by Lucas Stewart, Editor-at-Large, Kitaab, Myanmar
Burmese former political prisoner, editor and translator, Letyar Tun remained silent as two other panellists on the stage debated back and forth on the methods of responsible speech, the control and freedom of public protestations, silence versus action. As poet/literary critic Gwee Li Sui and social commentator Sharaad Kuttan wrapped up their, often opposing, arguments on the language of protest, Letyar Tun finally picked up his microphone and spoke slowly and softly, ‘when a baby cries, it wants something. That is the language of protest’. As someone who spent eighteen years in prison, fourteen of them on death-row for not staying silent in the face of oppression, it was a powerful statement which encapsulated the theme of this year’s Cooler Lumpur Festival: Dangerous Ideas.
Now in its third year, and billed as Asia’s first and only festival of ideas, the Cooler Lumpur in Malaysia, brought together over 70 writers, artists, academics, thinkers and commentators from across Asia, Europe and America, including Indian novelist Chandrahas Choudhry, British science fiction writer Ian Macdonald and American film maker Joshua Oppenheimer, for three days of panel sessions, interviews and workshops. A collaboration between PopDigital and British Council Malaysia, with support from the American Embassy, the Romanian Embassy and BMW, the Cooler Lumpur Festival sought to inquire, explore, and bind the collective strength of the individual idea.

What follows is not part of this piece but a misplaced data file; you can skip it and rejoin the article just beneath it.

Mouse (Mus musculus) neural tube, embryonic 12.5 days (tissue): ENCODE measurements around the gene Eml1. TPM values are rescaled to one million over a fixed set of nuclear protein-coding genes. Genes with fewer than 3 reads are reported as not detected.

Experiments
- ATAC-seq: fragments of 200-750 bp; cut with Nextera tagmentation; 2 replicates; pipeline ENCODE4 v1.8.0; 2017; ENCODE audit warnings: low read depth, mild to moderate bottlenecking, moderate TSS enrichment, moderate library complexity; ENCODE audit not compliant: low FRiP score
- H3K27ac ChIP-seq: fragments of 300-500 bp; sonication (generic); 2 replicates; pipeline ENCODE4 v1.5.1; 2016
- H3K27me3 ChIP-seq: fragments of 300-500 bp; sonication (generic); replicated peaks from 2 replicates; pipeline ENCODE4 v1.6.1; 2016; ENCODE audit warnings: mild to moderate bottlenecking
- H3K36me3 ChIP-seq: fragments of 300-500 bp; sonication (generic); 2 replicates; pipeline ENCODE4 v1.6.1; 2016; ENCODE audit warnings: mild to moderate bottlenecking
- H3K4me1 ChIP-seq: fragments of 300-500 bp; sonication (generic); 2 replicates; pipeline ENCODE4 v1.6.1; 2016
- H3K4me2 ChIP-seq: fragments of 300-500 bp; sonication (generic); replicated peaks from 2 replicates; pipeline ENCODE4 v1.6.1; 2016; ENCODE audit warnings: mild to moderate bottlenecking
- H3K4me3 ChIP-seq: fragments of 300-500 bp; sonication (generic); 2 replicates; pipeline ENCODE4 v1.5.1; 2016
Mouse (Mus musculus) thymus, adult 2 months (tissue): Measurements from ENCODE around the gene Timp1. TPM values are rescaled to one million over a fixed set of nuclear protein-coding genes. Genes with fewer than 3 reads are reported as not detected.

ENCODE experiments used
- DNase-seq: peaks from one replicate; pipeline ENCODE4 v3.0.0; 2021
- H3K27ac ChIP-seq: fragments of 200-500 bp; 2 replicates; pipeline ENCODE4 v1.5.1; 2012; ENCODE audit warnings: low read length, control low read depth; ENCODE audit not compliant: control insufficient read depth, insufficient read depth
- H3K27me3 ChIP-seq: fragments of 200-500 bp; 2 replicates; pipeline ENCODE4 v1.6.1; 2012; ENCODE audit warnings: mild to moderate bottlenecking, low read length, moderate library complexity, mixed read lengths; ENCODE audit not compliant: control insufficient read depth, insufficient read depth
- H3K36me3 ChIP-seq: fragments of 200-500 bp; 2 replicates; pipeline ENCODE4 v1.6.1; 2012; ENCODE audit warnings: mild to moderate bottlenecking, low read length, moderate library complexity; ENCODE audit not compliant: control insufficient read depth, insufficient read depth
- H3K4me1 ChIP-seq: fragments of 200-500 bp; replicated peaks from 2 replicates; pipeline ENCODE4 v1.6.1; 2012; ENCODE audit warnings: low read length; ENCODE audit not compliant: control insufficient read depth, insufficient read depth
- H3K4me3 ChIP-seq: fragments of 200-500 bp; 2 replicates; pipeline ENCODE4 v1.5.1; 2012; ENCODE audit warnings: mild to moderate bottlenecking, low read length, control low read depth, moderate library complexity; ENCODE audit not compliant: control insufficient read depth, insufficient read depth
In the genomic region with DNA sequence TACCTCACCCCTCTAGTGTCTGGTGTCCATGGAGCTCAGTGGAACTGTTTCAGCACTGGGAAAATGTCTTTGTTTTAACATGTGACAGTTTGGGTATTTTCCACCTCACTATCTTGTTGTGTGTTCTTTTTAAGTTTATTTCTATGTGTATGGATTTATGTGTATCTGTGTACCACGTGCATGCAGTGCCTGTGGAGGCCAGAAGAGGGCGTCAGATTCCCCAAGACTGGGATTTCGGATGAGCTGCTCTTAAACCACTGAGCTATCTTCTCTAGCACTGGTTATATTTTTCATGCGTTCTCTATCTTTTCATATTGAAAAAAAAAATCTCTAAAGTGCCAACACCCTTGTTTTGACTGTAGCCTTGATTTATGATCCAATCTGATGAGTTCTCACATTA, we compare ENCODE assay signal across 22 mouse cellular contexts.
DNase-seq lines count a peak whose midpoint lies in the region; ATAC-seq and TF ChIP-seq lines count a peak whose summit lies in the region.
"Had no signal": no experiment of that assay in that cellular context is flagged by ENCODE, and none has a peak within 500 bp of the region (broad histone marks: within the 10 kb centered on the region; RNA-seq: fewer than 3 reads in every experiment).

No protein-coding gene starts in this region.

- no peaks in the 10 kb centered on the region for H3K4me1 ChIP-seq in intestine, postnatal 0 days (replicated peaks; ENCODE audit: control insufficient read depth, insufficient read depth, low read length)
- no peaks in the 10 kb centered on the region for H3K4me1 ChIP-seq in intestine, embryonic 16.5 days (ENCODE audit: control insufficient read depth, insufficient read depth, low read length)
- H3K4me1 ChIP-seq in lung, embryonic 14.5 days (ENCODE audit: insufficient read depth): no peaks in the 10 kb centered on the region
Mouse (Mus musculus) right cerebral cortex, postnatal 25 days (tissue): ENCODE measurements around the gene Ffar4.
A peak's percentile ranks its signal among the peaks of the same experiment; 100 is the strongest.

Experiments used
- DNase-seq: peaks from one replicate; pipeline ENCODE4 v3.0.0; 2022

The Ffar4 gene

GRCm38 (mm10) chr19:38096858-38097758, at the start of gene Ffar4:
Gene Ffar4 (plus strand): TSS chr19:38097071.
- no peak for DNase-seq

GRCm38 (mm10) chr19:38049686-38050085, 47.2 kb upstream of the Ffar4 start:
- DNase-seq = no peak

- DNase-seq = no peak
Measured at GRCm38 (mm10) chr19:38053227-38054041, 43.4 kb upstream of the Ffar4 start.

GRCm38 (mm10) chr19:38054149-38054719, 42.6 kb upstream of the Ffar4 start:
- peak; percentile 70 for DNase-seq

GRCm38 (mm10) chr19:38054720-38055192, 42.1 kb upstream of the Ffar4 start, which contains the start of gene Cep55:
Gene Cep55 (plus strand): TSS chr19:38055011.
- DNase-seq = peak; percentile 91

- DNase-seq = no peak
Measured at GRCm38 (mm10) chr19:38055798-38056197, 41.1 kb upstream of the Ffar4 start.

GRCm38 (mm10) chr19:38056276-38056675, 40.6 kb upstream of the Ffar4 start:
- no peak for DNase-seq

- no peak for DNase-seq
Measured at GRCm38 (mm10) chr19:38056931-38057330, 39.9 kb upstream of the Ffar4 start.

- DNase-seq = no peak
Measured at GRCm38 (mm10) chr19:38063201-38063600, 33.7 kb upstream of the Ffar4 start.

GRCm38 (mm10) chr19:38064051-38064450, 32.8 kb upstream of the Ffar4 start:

In the opening panel session of the festival, titled ‘what would you write about if you weren’t afraid’ Malaysian social activist Marina Mahathir and Indian novelist Ira Trivedi were joined with Letyar Tun. I had the privilege of accompanying Letyar Tun to the festival from Myanmar, and over a plate of nasi goreng in a local food stall we decided to turn the panel on its head and use the time on stage to emphasise what you cannot write about in Myanmar because the fear of repercussion is still real. It was a long list. At the top of that list was the murder of freelance journalist U Pa Gyi last September by the Myanmar army. As a former newspaper editor, Letyar Tun, was in possession of some graphic photographs of the body of U Pa Gyi as he was exhumed from his shallow grave. Receiving permission from U Pa Gyi’s widow and the photographer who took the images to show them at the festival, we felt it sensible to ask consent from the festival programme director, Umapagan Ampikaipakan, who, without hesitation, agreed. For a few moments, Letyar Tun was able to resurrect the memory of U Pa Gyi, to an audience who may not even have been aware of what happened to him, and as the panellists continued onto other topics, such as feminism in India and the creation of Facebook tribes, a portrait of U Pa Gyi, holding a camera to his eye, remained on the screen behind them until the end.
The Cooler Lumpur Festival is a young festival, but it is clearly making its mark in the cultural calendar in South East Asia. By moving away from a traditional ‘literature’ event and embracing the broader context of ‘ideas’, it has allowed for a greater depth of discussion and dialogue, which will hopefully grow in the years to come.